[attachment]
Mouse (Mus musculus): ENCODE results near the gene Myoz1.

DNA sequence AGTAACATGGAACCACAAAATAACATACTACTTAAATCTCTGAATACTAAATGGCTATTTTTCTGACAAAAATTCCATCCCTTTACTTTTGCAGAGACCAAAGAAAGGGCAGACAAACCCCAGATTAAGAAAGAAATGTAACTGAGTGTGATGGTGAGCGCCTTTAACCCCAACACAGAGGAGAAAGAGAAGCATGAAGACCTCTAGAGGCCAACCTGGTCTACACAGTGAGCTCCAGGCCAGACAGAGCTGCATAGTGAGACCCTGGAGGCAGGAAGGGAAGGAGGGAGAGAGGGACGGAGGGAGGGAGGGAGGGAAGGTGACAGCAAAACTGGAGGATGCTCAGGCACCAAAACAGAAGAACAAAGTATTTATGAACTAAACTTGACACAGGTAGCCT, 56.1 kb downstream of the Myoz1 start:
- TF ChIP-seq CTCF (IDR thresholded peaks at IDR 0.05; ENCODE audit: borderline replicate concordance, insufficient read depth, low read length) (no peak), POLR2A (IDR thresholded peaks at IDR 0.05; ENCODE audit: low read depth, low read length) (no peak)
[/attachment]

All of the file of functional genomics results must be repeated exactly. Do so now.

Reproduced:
Mouse (Mus musculus): ENCODE results near the gene Myoz1.

DNA sequence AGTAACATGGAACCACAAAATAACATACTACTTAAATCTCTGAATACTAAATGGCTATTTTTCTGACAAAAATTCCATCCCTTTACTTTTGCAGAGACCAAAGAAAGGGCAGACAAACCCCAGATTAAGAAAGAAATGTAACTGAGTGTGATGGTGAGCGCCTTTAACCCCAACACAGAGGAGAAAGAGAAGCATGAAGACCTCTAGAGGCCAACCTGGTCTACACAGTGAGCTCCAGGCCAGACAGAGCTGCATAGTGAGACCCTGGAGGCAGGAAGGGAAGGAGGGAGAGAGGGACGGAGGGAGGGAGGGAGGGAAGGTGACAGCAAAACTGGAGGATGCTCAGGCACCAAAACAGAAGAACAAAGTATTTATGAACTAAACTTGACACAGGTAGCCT, 56.1 kb downstream of the Myoz1 start:
- TF ChIP-seq CTCF (IDR thresholded peaks at IDR 0.05; ENCODE audit: borderline replicate concordance, insufficient read depth, low read length) (no peak), POLR2A (IDR thresholded peaks at IDR 0.05; ENCODE audit: low read depth, low read length) (no peak)